Dark tourism

7th August 2022. Reading Time: 9 minutes General, Paranormal Investigation. 1177 page views. 0 comments.

Many years ago, talking about the macabre was considered taboo, let alone looking for ghosts. As society has changed and evolved, it has become acceptable and just downright cool to explore your spooky side. Dark tourism has grown since the late 90's and offers a glimpse into the psychology of why human nature leads us to explore the macabre.

Many years ago, talking about the macabre was considered taboo, let alone looking for ghosts.  As society has changed and evolved, it has become acceptable and just downright cool to explore your spooky side.  Dark tourism has grown since the late 90's and offers a glimpse into the psychology of why human nature leads us to explore the macabre.

In 1996, Dr J.John Lennon a professor of tourism at Glasgow Caledonian University in Scotland coined the term Dark Tourism along with his colleague Malcom foley in their paper JFK and dark tourism: A fascination with assassination.

This paper sets out to explore the phenomenon that the authors have entitled Dark Tourism and to analyse evidence of its existence in the context of sites associated with the life and death of the former US President, John F. Kennedy (JFK). These sites present frontline staff, curators, and development bodies with dilemmas concerning legitimacy of presentation/representation and lead to questions about the, often cited, educational mission, of such attractions. The media has had a central role in the development of this phenomenon and documentation and illustration via news and film has been central to much of the interpretation of JFK and the Kennedys. This paper considers media fascination with this subject and examines exploitation of this interest at three, contrasting sites.

Foley, M., & Lennon, J. (1996). JFK and dark tourism: A fascination with assassination.International Journal of Heritage Studies, 2(4), 198–211.

People flock to this bathtub in the Governor's underground bathroom at J Ward to sit in the tub where it is 'rumoured' that people were murdered.  Photo by Sarah LLIFS

Since then people have been referring to tourists flocking to macabre sites as dark tourism while trying to understand why there is such a large-scale fascination while discussing how important it also is for us to remember our history - no matter how horrible it may be.

Just very recently the topic of dark tourism was bought to light after the airing of Stranger Things Season 4.  Russian prison scenes were filmed in a former Lithuanian prison Lukiškės prison that was used by Nazis during the Holocaust.  Around 350 Jews imprisoned at Lukiškės were later killed in the Ponary massacre, where 100,000 people were killed, many of whom were Jewish and Roma.  Initially, after airing the finale, Netflix teamed up with Air BnB to a huge demand of people wanting to stay due to its connection to the series.  After a public uproar, it was swiftly cancelled but brought up the topic of dark tourism once again within mainstream journalism.  For many involved in the paranormal, this kind of discussion is not new.  It comes up often, especially when people explore old prisons and mental asylums.  While there is an unsaid moral code that most people hold when it comes to how soon or what is and isn't appropriate, we all have a different moral compass and sometimes we feel people overstep the mark.  It is why it is so important for discussions like this to take place.  We cannot erase our history and nor should we.  So many venues actually rely on the concept of dark tourism to stay open so that people can be educated on the atrocities of our past.  Otherwise, buildings are knocked down, and redeveloped and the past is long buried behind a new coat of paint.  I certainly agree that some things shouldn't be touched and there are some things I have probably done in my past that I look back and I wouldn't dream about doing now because I see it as disrespectful so again, the discussion is important.  There is a very real line between history, education and entertainment.  When the line is so fine, it is inevitable that it will be crossed so we do need to confront some uncomfortable truths at times which really is the whole point of dark tourism.  We have to confront the demons of our past as a society so such horrible things do not happen again.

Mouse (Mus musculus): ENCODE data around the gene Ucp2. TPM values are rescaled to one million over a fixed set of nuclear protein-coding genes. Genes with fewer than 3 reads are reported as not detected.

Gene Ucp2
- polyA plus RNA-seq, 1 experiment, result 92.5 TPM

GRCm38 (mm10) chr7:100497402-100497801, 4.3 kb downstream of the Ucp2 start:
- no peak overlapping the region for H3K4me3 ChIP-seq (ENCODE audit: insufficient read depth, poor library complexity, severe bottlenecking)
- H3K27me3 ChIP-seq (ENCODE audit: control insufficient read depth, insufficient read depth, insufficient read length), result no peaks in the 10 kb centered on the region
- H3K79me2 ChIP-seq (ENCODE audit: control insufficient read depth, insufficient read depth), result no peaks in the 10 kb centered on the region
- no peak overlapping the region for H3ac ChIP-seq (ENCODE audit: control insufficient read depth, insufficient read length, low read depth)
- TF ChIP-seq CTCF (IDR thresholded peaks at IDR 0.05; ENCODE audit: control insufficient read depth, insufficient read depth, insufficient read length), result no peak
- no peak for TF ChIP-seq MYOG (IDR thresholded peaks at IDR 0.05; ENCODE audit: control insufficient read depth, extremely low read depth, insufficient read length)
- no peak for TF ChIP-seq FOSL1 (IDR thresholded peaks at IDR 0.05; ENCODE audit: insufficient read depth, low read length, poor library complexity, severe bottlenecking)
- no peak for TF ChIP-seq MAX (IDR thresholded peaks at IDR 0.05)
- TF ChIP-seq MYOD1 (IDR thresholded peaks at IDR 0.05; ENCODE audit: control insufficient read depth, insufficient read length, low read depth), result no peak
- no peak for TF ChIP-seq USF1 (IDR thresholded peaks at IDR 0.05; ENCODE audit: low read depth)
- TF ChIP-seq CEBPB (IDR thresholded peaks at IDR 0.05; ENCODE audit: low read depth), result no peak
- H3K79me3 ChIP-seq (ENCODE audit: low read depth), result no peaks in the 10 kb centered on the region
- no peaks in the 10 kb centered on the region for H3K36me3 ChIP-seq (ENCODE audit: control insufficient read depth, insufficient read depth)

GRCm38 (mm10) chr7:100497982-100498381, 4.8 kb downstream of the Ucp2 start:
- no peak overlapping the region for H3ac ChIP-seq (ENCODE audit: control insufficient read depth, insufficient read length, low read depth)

What we can't ignore though is that it is actually embedded within us to be intrigued by the darkness.

It's human nature

Public torture and execution used to be an acceptable and viewable experience during the middle ages.  Townspeople would gather and watch alleged criminals get what was thought to be their comeuppance.  Families would gather and bodies would be put on display to set an example for others.  If such acts took place today in our modern society, it would be met with a rather different reception.  While some non-western countries still practise these types of executions, they are largely condemned by the rest of the World.  That doesn't mean however we are not fascinated by the macabre nature of our past.  So what is it that motivates us to explore the darkest edges of our past?  Slovenian researcher Dr. Lea Kuznik author of Fifty shades of dark stories believes there are 7 main things that motivate us to explore the macabre.

Curiosity: “Many tourists are interested in the unusual and the unique, whether this be a natural phenomenon (e.g. Niagara Falls), an artistic or historical structure (e.g. the pyramids in Egypt), or spectacular events (e.g. a royal wedding). Importantly, the reasons why tourists are attracted to dark tourism sites derive, at least in part, from the same curiosity which motivates a visit to Niagara Falls. Visiting dark tourism sites is an out of the ordinary experience, and thus attractive for its uniqueness and as a means of satisfying human curiosity. So the main reason is the experience of the unusual”.